15 Days: A Poignant 4th

At the Liberty Bell, July 3rd at 4:30 pm. Avenging the Ancestors Coalition – ATAC – pays tribute to the nine enslaved Africans owned by George and Martha Washington. In fact, the Washingtons owned hundreds of slaves and brought nine to Philadelphia, where slavery had been outlawed.  They were: Oney Judge, Hercules, Austin, Moll, Richmond, Christopher Sheels, Giles, Paris, and Joe Richardson.

ATAC’s mock funeral is staged to posthumously free the enslaved from bondage. And what better a place to achieve a belated independence than the archeological site of the President’s House, located at 6th and Market streets, a stone’s throw away from the Liberty Bell and Independence Hall.

After several years of advocacy, ATAC (with others) succeeded in convincing the National Park Service, Independence National Historical Park and the City of Philadelphia that a memorial to Washington’s slaves is a necessary addition to the President’s House site. In 2008, this long-awaited feature will be built.

Frederick Douglass would have appreciated this moment. On July 5th, 1852, he spoke out against the idea of Independence Day. Addressing an audience in Rochester, New York, Douglass sought to rectify the problem:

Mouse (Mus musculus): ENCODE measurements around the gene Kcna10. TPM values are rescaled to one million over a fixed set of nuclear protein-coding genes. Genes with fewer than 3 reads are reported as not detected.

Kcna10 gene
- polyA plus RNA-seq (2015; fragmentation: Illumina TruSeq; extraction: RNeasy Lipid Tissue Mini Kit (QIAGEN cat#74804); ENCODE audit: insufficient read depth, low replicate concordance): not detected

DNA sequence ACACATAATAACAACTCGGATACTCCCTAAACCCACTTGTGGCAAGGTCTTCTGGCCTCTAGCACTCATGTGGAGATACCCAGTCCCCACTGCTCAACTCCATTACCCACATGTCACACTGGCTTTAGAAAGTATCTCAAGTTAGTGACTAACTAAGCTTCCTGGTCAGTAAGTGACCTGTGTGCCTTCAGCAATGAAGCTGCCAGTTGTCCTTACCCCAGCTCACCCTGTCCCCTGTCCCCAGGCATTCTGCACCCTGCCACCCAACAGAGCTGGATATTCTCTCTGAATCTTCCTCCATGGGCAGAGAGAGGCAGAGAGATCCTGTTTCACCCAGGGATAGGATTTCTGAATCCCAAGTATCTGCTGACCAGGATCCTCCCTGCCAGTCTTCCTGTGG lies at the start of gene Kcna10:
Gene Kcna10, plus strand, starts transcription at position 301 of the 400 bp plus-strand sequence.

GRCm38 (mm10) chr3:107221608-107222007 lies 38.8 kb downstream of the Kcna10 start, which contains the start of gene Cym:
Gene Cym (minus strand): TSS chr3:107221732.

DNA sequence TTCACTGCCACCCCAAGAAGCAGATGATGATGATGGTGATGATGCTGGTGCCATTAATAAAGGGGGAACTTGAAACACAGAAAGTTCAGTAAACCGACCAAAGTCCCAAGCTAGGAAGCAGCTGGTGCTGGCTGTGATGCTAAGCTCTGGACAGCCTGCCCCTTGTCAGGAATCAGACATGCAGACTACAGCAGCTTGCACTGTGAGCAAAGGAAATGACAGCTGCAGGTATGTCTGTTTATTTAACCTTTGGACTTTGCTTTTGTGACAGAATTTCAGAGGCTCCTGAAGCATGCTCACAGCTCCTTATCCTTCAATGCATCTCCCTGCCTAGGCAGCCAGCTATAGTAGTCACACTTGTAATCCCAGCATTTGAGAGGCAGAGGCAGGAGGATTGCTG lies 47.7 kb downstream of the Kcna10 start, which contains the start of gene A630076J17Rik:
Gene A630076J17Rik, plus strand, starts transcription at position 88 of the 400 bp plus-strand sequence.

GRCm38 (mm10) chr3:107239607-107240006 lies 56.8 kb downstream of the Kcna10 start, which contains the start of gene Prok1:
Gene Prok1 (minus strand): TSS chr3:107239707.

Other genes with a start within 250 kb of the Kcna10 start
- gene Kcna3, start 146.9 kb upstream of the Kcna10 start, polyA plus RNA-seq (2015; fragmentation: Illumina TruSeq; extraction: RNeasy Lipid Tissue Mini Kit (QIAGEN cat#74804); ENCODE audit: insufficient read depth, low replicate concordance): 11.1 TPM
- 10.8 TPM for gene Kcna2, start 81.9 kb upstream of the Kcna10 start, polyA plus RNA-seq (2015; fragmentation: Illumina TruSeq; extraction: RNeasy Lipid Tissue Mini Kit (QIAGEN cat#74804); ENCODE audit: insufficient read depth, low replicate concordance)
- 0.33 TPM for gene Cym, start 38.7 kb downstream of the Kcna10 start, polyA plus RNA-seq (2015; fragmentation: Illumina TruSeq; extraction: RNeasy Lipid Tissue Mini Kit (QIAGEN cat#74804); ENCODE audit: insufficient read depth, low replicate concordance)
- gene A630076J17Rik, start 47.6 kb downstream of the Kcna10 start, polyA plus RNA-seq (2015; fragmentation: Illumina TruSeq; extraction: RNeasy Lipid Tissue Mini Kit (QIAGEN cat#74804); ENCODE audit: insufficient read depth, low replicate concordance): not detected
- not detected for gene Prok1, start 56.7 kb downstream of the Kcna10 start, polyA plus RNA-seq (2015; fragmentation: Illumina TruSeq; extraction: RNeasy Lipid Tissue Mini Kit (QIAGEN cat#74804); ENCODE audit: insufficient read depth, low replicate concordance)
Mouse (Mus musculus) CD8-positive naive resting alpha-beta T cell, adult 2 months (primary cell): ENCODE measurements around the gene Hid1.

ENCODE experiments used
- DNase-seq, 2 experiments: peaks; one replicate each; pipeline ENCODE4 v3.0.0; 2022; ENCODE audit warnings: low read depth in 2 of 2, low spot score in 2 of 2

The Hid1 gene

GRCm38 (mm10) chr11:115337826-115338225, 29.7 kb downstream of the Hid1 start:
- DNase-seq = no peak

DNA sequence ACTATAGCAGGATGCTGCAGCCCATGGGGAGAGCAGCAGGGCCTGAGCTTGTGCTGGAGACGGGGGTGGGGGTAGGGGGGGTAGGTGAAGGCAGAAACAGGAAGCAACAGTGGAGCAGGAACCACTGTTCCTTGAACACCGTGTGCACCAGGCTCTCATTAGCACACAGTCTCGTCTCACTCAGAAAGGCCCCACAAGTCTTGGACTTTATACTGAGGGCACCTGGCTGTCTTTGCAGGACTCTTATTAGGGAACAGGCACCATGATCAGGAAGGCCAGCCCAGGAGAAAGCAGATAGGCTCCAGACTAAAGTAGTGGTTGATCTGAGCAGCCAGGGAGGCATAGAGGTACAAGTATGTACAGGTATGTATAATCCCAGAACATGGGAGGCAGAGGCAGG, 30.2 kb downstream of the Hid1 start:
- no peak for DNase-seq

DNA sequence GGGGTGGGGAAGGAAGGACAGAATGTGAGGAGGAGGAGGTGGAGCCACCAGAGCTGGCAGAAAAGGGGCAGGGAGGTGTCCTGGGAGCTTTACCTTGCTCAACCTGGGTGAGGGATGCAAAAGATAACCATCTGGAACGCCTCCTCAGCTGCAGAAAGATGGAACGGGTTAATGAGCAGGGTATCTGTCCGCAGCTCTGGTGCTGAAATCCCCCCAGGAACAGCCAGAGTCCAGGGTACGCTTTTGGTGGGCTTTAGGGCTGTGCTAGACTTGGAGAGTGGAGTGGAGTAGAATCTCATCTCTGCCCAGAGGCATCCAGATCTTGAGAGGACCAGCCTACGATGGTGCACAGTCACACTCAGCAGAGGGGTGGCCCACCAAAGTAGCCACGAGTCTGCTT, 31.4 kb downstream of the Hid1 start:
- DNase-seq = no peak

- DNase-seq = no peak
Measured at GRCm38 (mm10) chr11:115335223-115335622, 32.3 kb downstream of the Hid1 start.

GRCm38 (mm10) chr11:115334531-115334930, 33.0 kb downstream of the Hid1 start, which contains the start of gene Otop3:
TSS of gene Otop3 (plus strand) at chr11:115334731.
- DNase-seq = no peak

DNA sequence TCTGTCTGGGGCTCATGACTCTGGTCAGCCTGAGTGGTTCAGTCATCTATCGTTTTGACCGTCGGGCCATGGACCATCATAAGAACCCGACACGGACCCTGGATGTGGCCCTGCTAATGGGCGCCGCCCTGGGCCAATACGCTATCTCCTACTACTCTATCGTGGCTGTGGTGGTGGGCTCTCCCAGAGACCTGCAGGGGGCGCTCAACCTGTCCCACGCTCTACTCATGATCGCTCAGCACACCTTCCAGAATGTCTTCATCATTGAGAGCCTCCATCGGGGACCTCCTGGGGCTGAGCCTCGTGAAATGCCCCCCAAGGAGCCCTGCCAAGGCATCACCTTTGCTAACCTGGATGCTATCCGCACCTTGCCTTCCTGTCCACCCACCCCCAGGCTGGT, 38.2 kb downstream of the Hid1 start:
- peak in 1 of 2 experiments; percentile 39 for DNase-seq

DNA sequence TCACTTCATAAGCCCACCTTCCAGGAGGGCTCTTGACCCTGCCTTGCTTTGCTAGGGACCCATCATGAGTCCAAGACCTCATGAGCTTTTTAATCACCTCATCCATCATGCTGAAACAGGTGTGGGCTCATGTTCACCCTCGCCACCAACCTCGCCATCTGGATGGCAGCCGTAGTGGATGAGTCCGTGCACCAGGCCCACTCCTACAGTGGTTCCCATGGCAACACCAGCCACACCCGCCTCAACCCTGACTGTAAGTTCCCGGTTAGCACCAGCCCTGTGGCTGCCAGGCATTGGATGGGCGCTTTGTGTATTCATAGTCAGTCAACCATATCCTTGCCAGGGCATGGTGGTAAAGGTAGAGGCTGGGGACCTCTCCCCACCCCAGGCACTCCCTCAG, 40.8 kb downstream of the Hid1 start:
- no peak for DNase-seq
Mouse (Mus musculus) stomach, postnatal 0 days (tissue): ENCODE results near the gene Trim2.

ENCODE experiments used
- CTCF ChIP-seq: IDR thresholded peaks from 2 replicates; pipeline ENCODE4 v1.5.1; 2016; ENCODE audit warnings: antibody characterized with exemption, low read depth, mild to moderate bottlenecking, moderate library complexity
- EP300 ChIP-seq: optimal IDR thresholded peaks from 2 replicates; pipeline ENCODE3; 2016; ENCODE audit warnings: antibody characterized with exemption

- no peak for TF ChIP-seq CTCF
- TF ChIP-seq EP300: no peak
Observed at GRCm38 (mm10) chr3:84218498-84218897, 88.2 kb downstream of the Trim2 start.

“The feeling of the nation must be quickened; the conscience of the nation must be roused; the propriety of the nation must be startled; the hypocrisy of the nation must be exposed; and its crimes against God and man must be proclaimed and denounced.

“Fellow-citizens, above your national, tumultuous joy, I hear the mournful wail of millions! whose chains, heavy and grievous yesterday, are, to-day, rendered more intolerable by the jubilee shouts that reach them.

“What, to the American slave, is your 4th of July? I answer; a day that reveals to him, more than all other days in the year, the gross injustice and cruelty to which he is the constant victim. To him, your celebration is a sham; your boasted liberty, an unholy license; your national greatness, swelling vanity; your sounds of rejoicing are empty and heartless; your denunciation of tyrants, brass fronted impudence; your shouts of liberty and equality, hollow mockery; your prayers and hymns, your sermons and thanksgivings, with all your religious parade and solemnity, are, to Him, mere bombast, fraud, deception, impiety, and hypocrisy — a thin veil to cover up crimes which would disgrace a nation of savages. There is not a nation on the earth guilty of practices more shocking and bloody than are the people of the United States, at this very hour.”

Explore posts in the same categories: Jane Johnson Day, Uncategorized

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